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Muti summons bravura of Tchaikovsky Fourth and elegance of Debussy’s ‘La Mer’ with CSO

Submitted by on Sep 26, 2014 – 5:24 pm

Riccardo Muti tapped into the depths of Debussy's 'La Mer' with the Chicago Symphony Orchestra. (Todd Rosenberg)Review: Chicago Symphony Orchestra conducted by Riccardo Muti, at Orchestra Hall through Sept. 30

By Lawrence B. Johnson

Photos by Todd Rosenberg

The crowd went freaking wild at the Chicago Symphony Orchestra’s whooping finish to Tchaikovsky’s Fourth Symphony under music director Riccardo Muti on Sept. 25 at Orchestra Hall. And understandably so. What a blazer of a performance. But the greater experience was an utterly magical account of Debussy’s “La Mer.”

Conductor Riccardo Muti led works by Debussy and Tchaikovsky. (Todd Rosenberg)Every concertgoer knows “La Mer,” Debussy’s effervescent triptych of wind and spray on the open sea, and thus there’s a tendency to bring a certain sense of over-familiarity to one more hearing. Another warm bath in all those gorgeous, rolling sonorities. What Muti summoned, however, and the CSO delivered was the thoroughgoing masterpiece that “La Mer” really is, in all its majestic power and shimmering detail.

While Debussy’s tone poem fits the notion, even the ideal, of Impressionism, Muti’s dramatic and yet minutely refined treatment showed the work to be something far more than so much sonorous wash and churn. And this was evident immediately, in the brass-powered waves and string-caressed zephyrs that shape the opening tableau “From Dawn to Noon on the Sea.”

Here, and in the ensuing “Play of the Waves,” Muti also drew exquisite interplay from the woodwind choir in high contrast to potent lower strings and brasses, whose ruminative accompaniment offered a constant reminder of the profound depths beneath these swirling surfaces.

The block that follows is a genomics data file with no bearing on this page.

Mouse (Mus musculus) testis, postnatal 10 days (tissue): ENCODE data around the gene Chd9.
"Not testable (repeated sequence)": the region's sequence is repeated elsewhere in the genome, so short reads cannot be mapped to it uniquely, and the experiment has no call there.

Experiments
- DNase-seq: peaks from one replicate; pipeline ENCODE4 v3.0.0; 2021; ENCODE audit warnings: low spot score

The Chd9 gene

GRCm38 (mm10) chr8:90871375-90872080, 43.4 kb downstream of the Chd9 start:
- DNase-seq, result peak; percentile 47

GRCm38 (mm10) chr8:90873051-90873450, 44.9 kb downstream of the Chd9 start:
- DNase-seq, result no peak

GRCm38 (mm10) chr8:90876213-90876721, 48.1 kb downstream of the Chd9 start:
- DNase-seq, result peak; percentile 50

Grandeur and finesse melded in a spectacular turn through the closing “Dialogue of the Wind and the Sea,” in which Muti progressively unleashed the sheer natural force evoked by Debussy’s graphic score. In the end, in the swelling tumult of gale and water, one felt witness to a sublime convergence – a palpable invocation of raging sea made one with irresistible wind, a howling hearth perhaps for Neptune and no place for mere mortals.

Chicago Symphony music director Riccardo Muti and concertmaster Robert Chen share a congratulatory moment. (Todd Rosenberg)In this direct comparison with Debussy’s imaginative and subtly crafted music, Tchaikovsky’s Fourth Symphony came across as calculated for effect – the work of a brilliant and crafty composer whose greatest symphonies, the Fifth and the “Pathétique,” still lay ahead. The Fourth was Muti’s opening salvo in a season that will offer all of Tchaikovsky’s symphonies.

For all the overt, indeed dazzling, effects Muti elicited from his band of virtuosi – the gleaming fanfares of the opening movement, the scherzo’s sotto-voce pizzicato, the outsized clamor of the finale – it was the quiet moments that really showed what a thrilling ensemble the Chicago Symphony can be in Muti’s hands. The rapid give-and-take among solo woodwinds and the softly contoured phrases for strings brought a stunning aspect of chamber music to an interpretation by Muti that also went boldly for those brassy peaks.

The finale’s peroration was a bravura blood-letting, a ripping climb up a rising mountain of sound whose consummation brought a comparable noise from the audience.

Muti’s curtain-raiser was a Berlioz rarity, his youthful “Waverley” Overture. A lyrically appealing performance pointed up the composer’s already evident conceptual originality and orchestral flair — qualities that would come to fruition in later masterpieces such as the “Symphonie fantastique,” “Roméo et Juliette” and the Requiem.

The concert program will be repeated through Sept. 30, but the Berlioz will be replaced by Mendelssohn’s “Calm Sea and Prosperous Voyage” on Sept. 27 and by Tchaikovsky’s “The Tempest” on Sept. 30.

Upcoming  Tchaikovsky concerts include the Third Symphony (“Polish”) Oct. 2, 3 and 4; the First (“Winter Daydreams”) Jan. 15, 16 and 17; the Sixth (“Pathétique”) Feb. 27, 28 and March 3; the Second (“Little Russian”) March 5, 6 and 7; the “Manfred” Symphony June 11, 12 and 13; and the Fifth June 18, 29 and 20.

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